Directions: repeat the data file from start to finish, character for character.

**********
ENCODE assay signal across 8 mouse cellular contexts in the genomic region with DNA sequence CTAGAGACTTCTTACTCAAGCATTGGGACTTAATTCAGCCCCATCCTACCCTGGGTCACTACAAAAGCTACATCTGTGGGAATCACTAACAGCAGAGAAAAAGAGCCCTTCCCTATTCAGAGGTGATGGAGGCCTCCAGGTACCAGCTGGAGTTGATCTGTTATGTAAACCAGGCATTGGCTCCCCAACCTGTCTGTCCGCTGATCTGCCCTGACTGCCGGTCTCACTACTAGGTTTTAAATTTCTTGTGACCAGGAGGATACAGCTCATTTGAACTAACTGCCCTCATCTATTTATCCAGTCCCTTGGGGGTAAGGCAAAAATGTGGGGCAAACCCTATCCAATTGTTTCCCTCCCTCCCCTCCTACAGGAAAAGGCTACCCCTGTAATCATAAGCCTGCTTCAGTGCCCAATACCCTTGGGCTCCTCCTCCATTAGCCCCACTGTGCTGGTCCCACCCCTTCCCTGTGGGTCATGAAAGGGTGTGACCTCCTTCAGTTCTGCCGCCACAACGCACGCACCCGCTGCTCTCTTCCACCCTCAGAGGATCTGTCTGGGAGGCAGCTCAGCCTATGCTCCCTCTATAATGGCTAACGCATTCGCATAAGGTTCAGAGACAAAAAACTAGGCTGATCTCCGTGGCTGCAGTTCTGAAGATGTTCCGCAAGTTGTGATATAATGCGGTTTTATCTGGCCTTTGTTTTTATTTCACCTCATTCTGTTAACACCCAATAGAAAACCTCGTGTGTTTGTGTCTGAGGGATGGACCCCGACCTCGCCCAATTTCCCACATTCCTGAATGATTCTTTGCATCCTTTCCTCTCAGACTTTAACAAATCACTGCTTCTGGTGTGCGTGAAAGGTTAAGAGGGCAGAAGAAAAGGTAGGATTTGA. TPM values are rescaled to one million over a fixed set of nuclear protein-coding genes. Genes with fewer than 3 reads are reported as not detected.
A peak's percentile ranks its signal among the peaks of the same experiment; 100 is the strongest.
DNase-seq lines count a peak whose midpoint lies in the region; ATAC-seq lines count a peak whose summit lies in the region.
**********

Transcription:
ENCODE assay signal across 8 mouse cellular contexts in the genomic region with DNA sequence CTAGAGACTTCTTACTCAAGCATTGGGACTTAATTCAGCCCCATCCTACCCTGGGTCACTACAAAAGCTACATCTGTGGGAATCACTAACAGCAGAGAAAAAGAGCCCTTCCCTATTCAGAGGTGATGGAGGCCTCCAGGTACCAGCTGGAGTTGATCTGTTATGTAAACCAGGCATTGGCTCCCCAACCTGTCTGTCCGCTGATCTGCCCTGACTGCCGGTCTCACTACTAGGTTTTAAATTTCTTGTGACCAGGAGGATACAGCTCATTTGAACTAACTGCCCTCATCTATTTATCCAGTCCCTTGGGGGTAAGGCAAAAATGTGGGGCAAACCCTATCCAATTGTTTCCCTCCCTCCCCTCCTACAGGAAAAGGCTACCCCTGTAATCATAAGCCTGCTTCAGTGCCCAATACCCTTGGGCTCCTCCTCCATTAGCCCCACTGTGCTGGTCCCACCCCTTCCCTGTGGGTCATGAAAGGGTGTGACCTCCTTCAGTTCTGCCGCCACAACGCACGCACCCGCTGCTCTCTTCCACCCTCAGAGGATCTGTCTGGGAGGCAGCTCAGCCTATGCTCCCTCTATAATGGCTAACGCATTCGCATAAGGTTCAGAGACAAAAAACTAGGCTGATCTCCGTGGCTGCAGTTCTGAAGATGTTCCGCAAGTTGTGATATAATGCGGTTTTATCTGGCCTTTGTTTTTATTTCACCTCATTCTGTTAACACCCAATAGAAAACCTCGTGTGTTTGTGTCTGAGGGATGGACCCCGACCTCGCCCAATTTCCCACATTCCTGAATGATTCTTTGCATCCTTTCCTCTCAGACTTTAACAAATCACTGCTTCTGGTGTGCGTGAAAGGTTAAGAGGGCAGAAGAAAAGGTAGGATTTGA. TPM values are rescaled to one million over a fixed set of nuclear protein-coding genes. Genes with fewer than 3 reads are reported as not detected.
A peak's percentile ranks its signal among the peaks of the same experiment; 100 is the strongest.
DNase-seq lines count a peak whose midpoint lies in the region; ATAC-seq lines count a peak whose summit lies in the region.